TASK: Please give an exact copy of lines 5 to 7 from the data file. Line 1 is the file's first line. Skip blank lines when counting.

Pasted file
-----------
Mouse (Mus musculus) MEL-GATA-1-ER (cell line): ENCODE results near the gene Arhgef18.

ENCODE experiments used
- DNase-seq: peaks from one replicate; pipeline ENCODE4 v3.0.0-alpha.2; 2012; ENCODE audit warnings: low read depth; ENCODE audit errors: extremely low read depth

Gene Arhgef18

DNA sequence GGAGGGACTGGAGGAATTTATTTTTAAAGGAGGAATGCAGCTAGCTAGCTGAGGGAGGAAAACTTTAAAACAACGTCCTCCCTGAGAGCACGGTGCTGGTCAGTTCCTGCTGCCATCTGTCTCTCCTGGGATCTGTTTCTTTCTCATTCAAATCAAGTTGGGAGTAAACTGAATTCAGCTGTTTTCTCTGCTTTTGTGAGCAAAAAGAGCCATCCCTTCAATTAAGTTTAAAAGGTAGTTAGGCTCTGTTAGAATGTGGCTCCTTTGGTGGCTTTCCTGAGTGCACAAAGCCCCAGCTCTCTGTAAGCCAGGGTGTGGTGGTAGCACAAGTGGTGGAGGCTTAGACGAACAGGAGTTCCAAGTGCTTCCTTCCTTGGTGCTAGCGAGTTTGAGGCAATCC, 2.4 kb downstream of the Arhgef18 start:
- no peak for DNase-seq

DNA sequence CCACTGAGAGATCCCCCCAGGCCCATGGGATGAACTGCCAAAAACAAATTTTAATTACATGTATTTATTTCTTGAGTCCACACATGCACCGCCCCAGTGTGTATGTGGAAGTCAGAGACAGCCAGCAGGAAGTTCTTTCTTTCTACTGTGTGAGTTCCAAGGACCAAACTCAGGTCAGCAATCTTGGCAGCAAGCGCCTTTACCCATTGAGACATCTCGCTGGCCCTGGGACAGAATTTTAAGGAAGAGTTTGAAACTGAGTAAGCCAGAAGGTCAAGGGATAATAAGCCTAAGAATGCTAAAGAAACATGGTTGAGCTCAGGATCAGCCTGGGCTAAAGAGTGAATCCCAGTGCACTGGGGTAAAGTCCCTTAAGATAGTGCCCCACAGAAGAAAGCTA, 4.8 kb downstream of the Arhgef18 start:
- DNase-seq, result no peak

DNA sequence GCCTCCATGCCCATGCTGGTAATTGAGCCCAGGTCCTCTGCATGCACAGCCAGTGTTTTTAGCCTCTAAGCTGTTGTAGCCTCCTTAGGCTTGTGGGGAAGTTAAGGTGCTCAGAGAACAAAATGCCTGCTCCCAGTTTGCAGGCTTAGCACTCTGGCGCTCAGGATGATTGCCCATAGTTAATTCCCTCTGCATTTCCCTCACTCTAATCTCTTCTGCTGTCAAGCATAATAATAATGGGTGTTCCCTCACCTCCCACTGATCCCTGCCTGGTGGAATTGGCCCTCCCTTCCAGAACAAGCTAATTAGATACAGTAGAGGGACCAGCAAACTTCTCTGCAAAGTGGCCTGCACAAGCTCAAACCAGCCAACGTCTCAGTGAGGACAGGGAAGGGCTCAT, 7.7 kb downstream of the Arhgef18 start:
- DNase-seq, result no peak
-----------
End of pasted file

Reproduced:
DNA sequence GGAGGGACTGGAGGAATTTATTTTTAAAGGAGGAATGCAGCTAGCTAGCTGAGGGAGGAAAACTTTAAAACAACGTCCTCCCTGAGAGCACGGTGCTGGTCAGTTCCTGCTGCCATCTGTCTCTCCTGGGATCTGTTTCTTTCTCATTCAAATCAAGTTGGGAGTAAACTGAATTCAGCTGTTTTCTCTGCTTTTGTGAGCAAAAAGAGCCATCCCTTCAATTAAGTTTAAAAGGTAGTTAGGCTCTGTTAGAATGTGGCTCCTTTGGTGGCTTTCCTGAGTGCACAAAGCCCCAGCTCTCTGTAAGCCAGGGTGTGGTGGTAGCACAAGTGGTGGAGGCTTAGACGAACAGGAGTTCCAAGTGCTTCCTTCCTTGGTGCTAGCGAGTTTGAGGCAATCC, 2.4 kb downstream of the Arhgef18 start:
- no peak for DNase-seq

DNA sequence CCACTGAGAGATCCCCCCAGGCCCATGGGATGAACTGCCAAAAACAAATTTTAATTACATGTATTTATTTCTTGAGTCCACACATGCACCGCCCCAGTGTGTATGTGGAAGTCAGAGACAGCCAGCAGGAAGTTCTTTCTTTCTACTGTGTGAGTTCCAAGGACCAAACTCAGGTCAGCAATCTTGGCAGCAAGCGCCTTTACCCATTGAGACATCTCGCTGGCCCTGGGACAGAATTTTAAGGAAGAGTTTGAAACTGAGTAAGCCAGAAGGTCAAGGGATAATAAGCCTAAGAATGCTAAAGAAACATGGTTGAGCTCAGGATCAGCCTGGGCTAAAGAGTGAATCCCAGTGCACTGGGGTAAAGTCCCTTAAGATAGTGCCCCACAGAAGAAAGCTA, 4.8 kb downstream of the Arhgef18 start: